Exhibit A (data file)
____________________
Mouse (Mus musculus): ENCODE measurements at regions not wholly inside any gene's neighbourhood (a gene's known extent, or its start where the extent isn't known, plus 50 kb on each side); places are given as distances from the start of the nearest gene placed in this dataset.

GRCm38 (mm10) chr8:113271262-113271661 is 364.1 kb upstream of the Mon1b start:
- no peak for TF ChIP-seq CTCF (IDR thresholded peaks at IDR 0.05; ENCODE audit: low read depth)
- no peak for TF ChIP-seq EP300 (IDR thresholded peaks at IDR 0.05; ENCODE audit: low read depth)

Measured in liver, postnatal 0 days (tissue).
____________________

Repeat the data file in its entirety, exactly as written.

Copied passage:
Mouse (Mus musculus): ENCODE measurements at regions not wholly inside any gene's neighbourhood (a gene's known extent, or its start where the extent isn't known, plus 50 kb on each side); places are given as distances from the start of the nearest gene placed in this dataset.

GRCm38 (mm10) chr8:113271262-113271661 is 364.1 kb upstream of the Mon1b start:
- no peak for TF ChIP-seq CTCF (IDR thresholded peaks at IDR 0.05; ENCODE audit: low read depth)
- no peak for TF ChIP-seq EP300 (IDR thresholded peaks at IDR 0.05; ENCODE audit: low read depth)

Measured in liver, postnatal 0 days (tissue).